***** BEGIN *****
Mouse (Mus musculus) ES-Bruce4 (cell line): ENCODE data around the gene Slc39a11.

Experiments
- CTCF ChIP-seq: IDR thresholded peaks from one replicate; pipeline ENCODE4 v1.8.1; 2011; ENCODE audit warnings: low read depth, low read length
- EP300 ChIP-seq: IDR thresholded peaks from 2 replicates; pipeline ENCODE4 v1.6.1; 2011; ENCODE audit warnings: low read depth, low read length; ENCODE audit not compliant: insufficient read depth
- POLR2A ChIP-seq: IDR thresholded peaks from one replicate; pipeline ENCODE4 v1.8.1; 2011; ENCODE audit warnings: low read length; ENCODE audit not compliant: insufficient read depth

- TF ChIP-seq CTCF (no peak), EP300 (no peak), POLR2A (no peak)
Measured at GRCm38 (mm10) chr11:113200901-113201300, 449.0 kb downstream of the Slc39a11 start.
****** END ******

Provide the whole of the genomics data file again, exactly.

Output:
Mouse (Mus musculus) ES-Bruce4 (cell line): ENCODE data around the gene Slc39a11.

Experiments
- CTCF ChIP-seq: IDR thresholded peaks from one replicate; pipeline ENCODE4 v1.8.1; 2011; ENCODE audit warnings: low read depth, low read length
- EP300 ChIP-seq: IDR thresholded peaks from 2 replicates; pipeline ENCODE4 v1.6.1; 2011; ENCODE audit warnings: low read depth, low read length; ENCODE audit not compliant: insufficient read depth
- POLR2A ChIP-seq: IDR thresholded peaks from one replicate; pipeline ENCODE4 v1.8.1; 2011; ENCODE audit warnings: low read length; ENCODE audit not compliant: insufficient read depth

- TF ChIP-seq CTCF (no peak), EP300 (no peak), POLR2A (no peak)
Measured at GRCm38 (mm10) chr11:113200901-113201300, 449.0 kb downstream of the Slc39a11 start.